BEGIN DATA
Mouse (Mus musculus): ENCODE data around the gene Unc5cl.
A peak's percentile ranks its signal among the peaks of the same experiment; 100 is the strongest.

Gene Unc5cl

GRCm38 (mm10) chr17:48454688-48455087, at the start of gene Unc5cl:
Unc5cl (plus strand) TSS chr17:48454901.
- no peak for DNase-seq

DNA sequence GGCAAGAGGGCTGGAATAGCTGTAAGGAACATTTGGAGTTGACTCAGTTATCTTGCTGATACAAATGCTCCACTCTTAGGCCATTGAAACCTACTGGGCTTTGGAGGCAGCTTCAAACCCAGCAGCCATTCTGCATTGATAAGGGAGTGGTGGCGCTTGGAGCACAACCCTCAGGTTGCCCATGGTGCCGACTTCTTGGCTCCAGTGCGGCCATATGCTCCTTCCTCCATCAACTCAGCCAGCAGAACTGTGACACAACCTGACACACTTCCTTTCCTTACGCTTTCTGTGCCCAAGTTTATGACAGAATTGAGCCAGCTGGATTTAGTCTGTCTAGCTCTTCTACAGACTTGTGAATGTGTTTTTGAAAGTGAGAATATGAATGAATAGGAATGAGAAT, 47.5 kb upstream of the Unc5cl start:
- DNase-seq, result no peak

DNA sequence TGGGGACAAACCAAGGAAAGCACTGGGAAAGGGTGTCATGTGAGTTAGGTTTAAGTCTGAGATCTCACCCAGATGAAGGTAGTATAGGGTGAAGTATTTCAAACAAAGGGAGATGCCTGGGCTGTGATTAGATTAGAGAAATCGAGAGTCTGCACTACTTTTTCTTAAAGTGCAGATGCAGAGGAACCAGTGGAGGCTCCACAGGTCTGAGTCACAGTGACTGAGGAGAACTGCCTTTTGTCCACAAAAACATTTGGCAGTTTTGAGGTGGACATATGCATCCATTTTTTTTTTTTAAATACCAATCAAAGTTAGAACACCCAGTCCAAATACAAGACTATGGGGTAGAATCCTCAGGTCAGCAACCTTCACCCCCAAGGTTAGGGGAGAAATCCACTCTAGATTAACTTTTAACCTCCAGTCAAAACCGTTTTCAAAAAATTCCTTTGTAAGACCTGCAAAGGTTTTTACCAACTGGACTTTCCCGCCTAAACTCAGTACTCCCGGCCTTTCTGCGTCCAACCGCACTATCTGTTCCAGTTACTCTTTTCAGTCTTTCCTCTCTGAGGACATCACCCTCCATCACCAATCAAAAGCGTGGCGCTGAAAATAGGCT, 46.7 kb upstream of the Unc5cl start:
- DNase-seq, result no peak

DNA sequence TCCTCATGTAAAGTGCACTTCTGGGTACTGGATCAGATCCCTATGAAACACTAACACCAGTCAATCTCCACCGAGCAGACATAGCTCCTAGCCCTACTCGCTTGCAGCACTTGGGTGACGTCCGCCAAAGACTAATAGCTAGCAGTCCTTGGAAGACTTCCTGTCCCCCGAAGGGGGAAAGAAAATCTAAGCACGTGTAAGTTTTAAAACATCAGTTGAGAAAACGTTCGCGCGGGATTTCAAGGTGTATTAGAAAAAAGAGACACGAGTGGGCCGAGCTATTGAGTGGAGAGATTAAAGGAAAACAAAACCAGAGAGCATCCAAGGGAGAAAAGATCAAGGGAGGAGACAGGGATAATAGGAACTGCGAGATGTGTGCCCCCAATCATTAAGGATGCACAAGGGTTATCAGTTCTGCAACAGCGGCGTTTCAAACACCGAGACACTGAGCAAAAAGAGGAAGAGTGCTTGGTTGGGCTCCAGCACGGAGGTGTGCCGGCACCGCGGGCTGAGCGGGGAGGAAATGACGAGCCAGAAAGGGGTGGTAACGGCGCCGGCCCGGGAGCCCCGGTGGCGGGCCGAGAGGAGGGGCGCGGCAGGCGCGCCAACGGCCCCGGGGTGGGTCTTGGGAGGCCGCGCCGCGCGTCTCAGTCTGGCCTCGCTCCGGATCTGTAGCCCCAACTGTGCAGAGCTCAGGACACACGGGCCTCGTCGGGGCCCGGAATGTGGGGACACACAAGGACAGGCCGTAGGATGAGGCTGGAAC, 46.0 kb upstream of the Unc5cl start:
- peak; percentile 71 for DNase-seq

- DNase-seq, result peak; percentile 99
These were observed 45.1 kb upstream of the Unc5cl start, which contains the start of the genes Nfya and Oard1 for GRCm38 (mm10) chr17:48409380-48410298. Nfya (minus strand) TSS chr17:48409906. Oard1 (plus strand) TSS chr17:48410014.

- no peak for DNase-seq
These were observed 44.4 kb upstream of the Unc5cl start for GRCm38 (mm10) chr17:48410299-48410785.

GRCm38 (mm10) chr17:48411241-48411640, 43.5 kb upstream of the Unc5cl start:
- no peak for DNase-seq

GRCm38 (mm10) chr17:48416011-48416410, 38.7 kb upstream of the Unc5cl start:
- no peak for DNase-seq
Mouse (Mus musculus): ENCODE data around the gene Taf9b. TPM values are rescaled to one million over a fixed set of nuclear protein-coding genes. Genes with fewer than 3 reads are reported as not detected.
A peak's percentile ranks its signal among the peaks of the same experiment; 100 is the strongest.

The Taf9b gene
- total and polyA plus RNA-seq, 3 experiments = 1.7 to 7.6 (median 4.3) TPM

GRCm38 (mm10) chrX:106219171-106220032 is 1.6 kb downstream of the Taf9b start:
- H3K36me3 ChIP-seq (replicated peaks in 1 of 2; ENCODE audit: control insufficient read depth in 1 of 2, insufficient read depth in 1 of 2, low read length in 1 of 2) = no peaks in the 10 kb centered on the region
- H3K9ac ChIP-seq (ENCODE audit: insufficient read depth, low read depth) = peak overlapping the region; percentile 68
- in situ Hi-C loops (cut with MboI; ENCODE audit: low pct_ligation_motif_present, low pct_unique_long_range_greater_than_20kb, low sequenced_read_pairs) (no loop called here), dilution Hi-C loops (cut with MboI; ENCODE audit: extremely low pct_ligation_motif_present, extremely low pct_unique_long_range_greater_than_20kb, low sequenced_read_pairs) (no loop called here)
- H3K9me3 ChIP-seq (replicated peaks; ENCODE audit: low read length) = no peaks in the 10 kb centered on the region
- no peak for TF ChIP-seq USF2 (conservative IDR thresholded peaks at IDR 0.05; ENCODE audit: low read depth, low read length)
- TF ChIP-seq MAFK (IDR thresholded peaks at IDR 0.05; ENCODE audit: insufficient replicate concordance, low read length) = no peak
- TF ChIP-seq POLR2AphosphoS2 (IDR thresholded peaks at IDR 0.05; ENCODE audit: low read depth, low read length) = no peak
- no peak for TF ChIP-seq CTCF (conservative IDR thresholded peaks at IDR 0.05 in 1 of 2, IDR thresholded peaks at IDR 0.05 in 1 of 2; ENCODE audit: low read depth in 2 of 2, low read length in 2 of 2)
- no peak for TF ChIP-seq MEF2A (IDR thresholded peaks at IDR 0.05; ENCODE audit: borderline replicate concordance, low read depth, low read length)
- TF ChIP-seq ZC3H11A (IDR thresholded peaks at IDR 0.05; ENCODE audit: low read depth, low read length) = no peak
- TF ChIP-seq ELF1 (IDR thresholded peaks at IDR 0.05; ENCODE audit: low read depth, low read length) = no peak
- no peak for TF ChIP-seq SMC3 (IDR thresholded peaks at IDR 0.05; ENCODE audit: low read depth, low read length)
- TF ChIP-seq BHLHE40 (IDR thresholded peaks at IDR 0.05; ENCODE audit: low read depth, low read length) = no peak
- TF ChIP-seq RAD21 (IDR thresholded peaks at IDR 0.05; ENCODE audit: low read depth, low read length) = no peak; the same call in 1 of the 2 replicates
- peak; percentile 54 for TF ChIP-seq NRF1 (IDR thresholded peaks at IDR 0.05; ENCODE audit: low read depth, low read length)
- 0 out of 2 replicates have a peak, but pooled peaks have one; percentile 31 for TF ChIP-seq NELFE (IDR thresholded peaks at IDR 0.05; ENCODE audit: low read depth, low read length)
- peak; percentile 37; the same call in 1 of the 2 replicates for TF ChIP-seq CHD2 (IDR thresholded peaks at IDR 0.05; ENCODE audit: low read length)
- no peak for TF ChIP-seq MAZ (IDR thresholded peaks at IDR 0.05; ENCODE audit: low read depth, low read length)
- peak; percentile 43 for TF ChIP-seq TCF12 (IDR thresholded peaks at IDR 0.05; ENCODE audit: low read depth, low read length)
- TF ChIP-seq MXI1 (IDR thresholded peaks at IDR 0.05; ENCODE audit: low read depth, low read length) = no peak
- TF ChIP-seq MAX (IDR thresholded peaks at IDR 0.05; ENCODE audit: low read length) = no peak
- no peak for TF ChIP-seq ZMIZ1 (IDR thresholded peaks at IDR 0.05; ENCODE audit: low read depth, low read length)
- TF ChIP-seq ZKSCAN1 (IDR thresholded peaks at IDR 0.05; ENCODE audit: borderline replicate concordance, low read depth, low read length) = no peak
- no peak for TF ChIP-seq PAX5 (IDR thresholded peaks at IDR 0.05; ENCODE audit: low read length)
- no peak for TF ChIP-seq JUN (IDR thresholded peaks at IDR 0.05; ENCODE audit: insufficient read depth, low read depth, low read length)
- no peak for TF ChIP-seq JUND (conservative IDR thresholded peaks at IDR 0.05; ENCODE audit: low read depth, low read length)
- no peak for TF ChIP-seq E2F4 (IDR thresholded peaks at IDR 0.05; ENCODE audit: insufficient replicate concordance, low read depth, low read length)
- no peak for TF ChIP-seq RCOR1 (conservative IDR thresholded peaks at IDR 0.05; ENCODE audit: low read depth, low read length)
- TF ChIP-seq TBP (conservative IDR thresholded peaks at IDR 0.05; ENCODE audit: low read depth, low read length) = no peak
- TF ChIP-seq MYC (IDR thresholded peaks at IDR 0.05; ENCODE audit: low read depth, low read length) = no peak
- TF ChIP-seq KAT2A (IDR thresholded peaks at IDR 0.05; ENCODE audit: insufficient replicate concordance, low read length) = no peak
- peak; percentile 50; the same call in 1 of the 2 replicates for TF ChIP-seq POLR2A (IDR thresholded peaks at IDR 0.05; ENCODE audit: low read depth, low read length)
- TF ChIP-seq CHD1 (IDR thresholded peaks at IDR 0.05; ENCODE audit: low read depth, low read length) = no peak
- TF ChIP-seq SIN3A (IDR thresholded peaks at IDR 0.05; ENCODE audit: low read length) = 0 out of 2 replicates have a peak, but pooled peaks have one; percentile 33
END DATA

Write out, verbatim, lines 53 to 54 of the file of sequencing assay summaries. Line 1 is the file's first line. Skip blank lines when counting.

- no peak for TF ChIP-seq RCOR1 (conservative IDR thresholded peaks at IDR 0.05; ENCODE audit: low read depth, low read length)
- TF ChIP-seq TBP (conservative IDR thresholded peaks at IDR 0.05; ENCODE audit: low read depth, low read length) = no peak